A work routine involving daily exposure to COVID-19 can only be described as stressful. Concern for sick patients and colleagues, fear of contracting the virus and infecting loved ones has made worklife extremely challenging for everyone working on the health care front lines. Below, three nurses share how COVID-19 vaccination made an on-the-job difference for them.
As an infection prevention nurse in long-term care, Roukeya Agbere-Koumai was well aware of COVID-19’s potential to spread through a facility like wildfire. She was more than relieved at the early vaccination opportunity for residents and staff at The Reservoir, a skilled nursing facility affiliated with Genesis Healthcare in West Hartford, Connecticut.
In mid-December 2020, the Reservoir became the first long-term care facility in Connecticut to receive the COVID-19 vaccine through on-site programs administered by CVS Pharmacy teams.
“I received my second Pfizer vaccine on Jan. 29,” she says. “Overall, it made me feel really confident and safe in my workplace in the long-term setting, where we are the most impacted by this pandemic. It’s knowing my risk of potentially contracting the virus, the risk of getting critically sick and the risk of me potentially spreading it to my residents are all reduced. So I feel like I’m in a little, safe bubble where I’m at work.”
Before the vaccine became available, Agbere-Koumai was hypervigilant about also protecting her loved ones at home. Before walking through the door, “I’d take off my shoes, spray them with Lysol and leave them in the car,” she says. “I had special shoes for the house. It was straight to the basement, take off the uniform – it was just fear and paranoia.”
Now, she says, “After getting the vaccine, that fear is reduced. I still do hand-washing, sanitizing, disinfecting my work gadgets. I still take precautions at work and at home but it just feels like I’m not so afraid anymore.”
Residents at The Reservoir expressed joy and relief, as well. “When they heard we were getting vaccine clinics at the facility, they were excited to get it,” Agbere-Koumai says. “They were waiting for that particular day to come for a while. Their family members were on board, too, with great (vaccine) acceptance percentages among residents and family members. They were happy.”
The overarching reaction was: “There’s some light at the end of the tunnel,” she says. “So the fear of what could happen (became) ‘OK, I’m good. We can get through this.'”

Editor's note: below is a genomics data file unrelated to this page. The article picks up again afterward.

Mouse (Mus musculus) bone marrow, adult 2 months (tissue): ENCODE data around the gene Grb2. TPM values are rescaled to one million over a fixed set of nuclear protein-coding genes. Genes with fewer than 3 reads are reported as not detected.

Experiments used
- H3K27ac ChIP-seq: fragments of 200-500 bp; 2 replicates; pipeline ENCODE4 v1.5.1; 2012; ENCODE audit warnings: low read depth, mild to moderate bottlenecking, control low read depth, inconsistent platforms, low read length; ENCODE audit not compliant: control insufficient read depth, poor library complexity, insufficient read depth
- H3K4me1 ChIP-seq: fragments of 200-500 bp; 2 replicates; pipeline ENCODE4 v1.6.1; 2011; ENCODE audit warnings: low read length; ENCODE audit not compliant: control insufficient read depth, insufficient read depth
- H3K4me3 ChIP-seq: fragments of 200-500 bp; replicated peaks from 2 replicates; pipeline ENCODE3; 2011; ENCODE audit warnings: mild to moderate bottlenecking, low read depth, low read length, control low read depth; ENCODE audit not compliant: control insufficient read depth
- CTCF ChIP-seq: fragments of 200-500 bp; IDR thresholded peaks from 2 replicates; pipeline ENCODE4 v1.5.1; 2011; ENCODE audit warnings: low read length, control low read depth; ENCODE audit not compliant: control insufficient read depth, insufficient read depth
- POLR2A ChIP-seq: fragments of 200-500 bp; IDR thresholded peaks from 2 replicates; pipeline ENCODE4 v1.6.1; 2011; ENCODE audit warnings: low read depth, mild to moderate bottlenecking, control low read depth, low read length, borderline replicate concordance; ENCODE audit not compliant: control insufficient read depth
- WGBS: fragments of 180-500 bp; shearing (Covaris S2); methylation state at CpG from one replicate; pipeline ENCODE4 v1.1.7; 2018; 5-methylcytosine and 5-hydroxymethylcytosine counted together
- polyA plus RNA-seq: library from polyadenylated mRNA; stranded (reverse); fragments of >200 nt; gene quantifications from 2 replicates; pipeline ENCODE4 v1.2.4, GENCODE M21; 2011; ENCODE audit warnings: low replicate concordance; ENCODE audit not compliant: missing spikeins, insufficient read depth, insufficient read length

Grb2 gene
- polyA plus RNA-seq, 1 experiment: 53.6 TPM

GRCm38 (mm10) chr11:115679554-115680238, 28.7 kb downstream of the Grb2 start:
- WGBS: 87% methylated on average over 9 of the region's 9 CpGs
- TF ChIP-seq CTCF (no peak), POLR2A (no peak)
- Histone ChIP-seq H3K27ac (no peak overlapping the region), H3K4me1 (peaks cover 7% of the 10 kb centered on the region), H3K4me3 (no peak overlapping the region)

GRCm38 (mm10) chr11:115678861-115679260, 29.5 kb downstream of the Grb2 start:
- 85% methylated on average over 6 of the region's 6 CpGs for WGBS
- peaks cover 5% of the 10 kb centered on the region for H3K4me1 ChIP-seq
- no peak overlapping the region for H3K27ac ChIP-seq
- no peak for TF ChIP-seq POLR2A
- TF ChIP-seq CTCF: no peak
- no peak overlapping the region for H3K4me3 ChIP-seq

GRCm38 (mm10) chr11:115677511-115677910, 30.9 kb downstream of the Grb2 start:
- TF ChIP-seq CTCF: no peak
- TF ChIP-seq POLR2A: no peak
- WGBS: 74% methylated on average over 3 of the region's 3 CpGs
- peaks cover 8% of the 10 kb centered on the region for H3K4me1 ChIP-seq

Families now benefit from eased facility restrictions made possible by COVID-19 vaccination. “We have window visits, outdoor visits and compassionate visits,” she notes. “So it has alleviated some of that burden of not seeing family members for a long time.” Many long-term facilities have allowed compassionate care visits to specific residents during the pandemic on a limited basis with a single visitor as an exception to visitor restrictions.
As the infection preventionist in the building, Agbere-Koumai uses her professional platform to promote vaccination. “I encourage and use my experience to educate my co-workers – and friends – who are hesitant about the vaccine. And, knowing that I’ve received the vaccine, I can then show myself as an example to my co-workers and explain the aftereffects, so they can relate to me as someone who has received it – and is living, breathing and doing fine.”
Roller Coaster Winding Down
Hospital intensive care units took in the sickest COVID-19 patients, with many on ventilators to receive breathing support for their compromised lungs.
“Working with patients and families affected by COVID-19 and associated atrocities has been a real roller coaster ride for me,” says Amita Avadhani, a nurse practitioner in the intensive care unit at Saint Peter’s University Hospital and an associate professor at Rutgers School of Nursing in New Jersey. “I suffer from motion sickness and cannot quite do roller coasters, to put this in perspective.”